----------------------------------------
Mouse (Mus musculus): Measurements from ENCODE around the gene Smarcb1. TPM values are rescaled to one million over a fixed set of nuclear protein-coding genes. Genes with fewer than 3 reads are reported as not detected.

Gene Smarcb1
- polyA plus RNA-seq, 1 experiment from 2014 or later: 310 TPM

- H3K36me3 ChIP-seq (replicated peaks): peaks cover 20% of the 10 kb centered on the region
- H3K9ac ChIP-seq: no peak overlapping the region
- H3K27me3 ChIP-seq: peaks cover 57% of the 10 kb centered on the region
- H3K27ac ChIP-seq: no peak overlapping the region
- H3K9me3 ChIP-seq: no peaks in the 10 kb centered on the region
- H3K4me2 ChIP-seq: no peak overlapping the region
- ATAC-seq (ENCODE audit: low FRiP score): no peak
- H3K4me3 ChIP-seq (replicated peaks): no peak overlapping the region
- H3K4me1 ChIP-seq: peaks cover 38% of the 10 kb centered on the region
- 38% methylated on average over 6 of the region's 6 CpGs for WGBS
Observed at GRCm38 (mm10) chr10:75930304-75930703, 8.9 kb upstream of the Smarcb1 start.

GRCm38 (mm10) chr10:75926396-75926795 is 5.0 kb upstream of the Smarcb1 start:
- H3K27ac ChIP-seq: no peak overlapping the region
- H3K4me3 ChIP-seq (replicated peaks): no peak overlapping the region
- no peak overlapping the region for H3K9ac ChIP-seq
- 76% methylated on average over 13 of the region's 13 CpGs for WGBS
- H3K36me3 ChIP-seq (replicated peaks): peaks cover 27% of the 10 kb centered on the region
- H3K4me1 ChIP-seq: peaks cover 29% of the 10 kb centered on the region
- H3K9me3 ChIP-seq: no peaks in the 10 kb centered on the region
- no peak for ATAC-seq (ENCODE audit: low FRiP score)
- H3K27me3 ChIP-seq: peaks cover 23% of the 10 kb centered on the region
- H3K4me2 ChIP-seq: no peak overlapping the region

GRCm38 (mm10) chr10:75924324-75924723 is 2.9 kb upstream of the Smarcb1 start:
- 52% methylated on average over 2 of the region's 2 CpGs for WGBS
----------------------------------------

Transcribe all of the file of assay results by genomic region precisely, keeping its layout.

Mouse (Mus musculus): Measurements from ENCODE around the gene Smarcb1. TPM values are rescaled to one million over a fixed set of nuclear protein-coding genes. Genes with fewer than 3 reads are reported as not detected.

Gene Smarcb1
- polyA plus RNA-seq, 1 experiment from 2014 or later: 310 TPM

- H3K36me3 ChIP-seq (replicated peaks): peaks cover 20% of the 10 kb centered on the region
- H3K9ac ChIP-seq: no peak overlapping the region
- H3K27me3 ChIP-seq: peaks cover 57% of the 10 kb centered on the region
- H3K27ac ChIP-seq: no peak overlapping the region
- H3K9me3 ChIP-seq: no peaks in the 10 kb centered on the region
- H3K4me2 ChIP-seq: no peak overlapping the region
- ATAC-seq (ENCODE audit: low FRiP score): no peak
- H3K4me3 ChIP-seq (replicated peaks): no peak overlapping the region
- H3K4me1 ChIP-seq: peaks cover 38% of the 10 kb centered on the region
- 38% methylated on average over 6 of the region's 6 CpGs for WGBS
Observed at GRCm38 (mm10) chr10:75930304-75930703, 8.9 kb upstream of the Smarcb1 start.

GRCm38 (mm10) chr10:75926396-75926795 is 5.0 kb upstream of the Smarcb1 start:
- H3K27ac ChIP-seq: no peak overlapping the region
- H3K4me3 ChIP-seq (replicated peaks): no peak overlapping the region
- no peak overlapping the region for H3K9ac ChIP-seq
- 76% methylated on average over 13 of the region's 13 CpGs for WGBS
- H3K36me3 ChIP-seq (replicated peaks): peaks cover 27% of the 10 kb centered on the region
- H3K4me1 ChIP-seq: peaks cover 29% of the 10 kb centered on the region
- H3K9me3 ChIP-seq: no peaks in the 10 kb centered on the region
- no peak for ATAC-seq (ENCODE audit: low FRiP score)
- H3K27me3 ChIP-seq: peaks cover 23% of the 10 kb centered on the region
- H3K4me2 ChIP-seq: no peak overlapping the region

GRCm38 (mm10) chr10:75924324-75924723 is 2.9 kb upstream of the Smarcb1 start:
- 52% methylated on average over 2 of the region's 2 CpGs for WGBS